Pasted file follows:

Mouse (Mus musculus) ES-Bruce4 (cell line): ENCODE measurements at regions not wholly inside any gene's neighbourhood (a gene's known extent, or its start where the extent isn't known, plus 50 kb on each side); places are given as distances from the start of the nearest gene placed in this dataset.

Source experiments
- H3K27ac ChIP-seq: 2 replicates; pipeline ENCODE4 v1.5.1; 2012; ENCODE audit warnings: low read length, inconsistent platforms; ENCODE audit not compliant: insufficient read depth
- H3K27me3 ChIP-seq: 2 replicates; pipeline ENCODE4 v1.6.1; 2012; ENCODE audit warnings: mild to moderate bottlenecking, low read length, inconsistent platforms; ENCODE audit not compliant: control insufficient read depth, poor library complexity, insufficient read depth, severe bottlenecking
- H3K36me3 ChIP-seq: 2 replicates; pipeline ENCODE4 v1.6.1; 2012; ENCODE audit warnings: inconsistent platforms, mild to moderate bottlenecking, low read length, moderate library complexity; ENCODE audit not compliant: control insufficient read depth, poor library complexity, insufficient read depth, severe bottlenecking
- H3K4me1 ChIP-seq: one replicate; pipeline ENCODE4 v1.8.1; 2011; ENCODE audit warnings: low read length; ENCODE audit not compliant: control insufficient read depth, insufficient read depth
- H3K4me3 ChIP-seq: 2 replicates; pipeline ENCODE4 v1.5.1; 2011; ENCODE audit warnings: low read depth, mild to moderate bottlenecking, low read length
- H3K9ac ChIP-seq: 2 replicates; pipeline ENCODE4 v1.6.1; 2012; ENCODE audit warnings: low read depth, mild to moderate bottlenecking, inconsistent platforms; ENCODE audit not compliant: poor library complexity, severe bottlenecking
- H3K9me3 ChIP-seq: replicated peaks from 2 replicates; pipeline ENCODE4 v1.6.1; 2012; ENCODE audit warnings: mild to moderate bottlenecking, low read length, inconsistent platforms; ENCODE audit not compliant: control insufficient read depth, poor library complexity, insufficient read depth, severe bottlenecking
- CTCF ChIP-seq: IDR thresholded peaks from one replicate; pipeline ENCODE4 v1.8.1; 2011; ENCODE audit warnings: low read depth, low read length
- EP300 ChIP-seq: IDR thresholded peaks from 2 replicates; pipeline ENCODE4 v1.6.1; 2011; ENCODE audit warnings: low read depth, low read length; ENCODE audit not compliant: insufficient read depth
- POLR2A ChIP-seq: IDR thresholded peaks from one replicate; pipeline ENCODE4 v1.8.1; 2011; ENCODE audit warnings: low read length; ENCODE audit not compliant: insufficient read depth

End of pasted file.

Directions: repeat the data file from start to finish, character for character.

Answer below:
Mouse (Mus musculus) ES-Bruce4 (cell line): ENCODE measurements at regions not wholly inside any gene's neighbourhood (a gene's known extent, or its start where the extent isn't known, plus 50 kb on each side); places are given as distances from the start of the nearest gene placed in this dataset.

Source experiments
- H3K27ac ChIP-seq: 2 replicates; pipeline ENCODE4 v1.5.1; 2012; ENCODE audit warnings: low read length, inconsistent platforms; ENCODE audit not compliant: insufficient read depth
- H3K27me3 ChIP-seq: 2 replicates; pipeline ENCODE4 v1.6.1; 2012; ENCODE audit warnings: mild to moderate bottlenecking, low read length, inconsistent platforms; ENCODE audit not compliant: control insufficient read depth, poor library complexity, insufficient read depth, severe bottlenecking
- H3K36me3 ChIP-seq: 2 replicates; pipeline ENCODE4 v1.6.1; 2012; ENCODE audit warnings: inconsistent platforms, mild to moderate bottlenecking, low read length, moderate library complexity; ENCODE audit not compliant: control insufficient read depth, poor library complexity, insufficient read depth, severe bottlenecking
- H3K4me1 ChIP-seq: one replicate; pipeline ENCODE4 v1.8.1; 2011; ENCODE audit warnings: low read length; ENCODE audit not compliant: control insufficient read depth, insufficient read depth
- H3K4me3 ChIP-seq: 2 replicates; pipeline ENCODE4 v1.5.1; 2011; ENCODE audit warnings: low read depth, mild to moderate bottlenecking, low read length
- H3K9ac ChIP-seq: 2 replicates; pipeline ENCODE4 v1.6.1; 2012; ENCODE audit warnings: low read depth, mild to moderate bottlenecking, inconsistent platforms; ENCODE audit not compliant: poor library complexity, severe bottlenecking
- H3K9me3 ChIP-seq: replicated peaks from 2 replicates; pipeline ENCODE4 v1.6.1; 2012; ENCODE audit warnings: mild to moderate bottlenecking, low read length, inconsistent platforms; ENCODE audit not compliant: control insufficient read depth, poor library complexity, insufficient read depth, severe bottlenecking
- CTCF ChIP-seq: IDR thresholded peaks from one replicate; pipeline ENCODE4 v1.8.1; 2011; ENCODE audit warnings: low read depth, low read length
- EP300 ChIP-seq: IDR thresholded peaks from 2 replicates; pipeline ENCODE4 v1.6.1; 2011; ENCODE audit warnings: low read depth, low read length; ENCODE audit not compliant: insufficient read depth
- POLR2A ChIP-seq: IDR thresholded peaks from one replicate; pipeline ENCODE4 v1.8.1; 2011; ENCODE audit warnings: low read length; ENCODE audit not compliant: insufficient read depth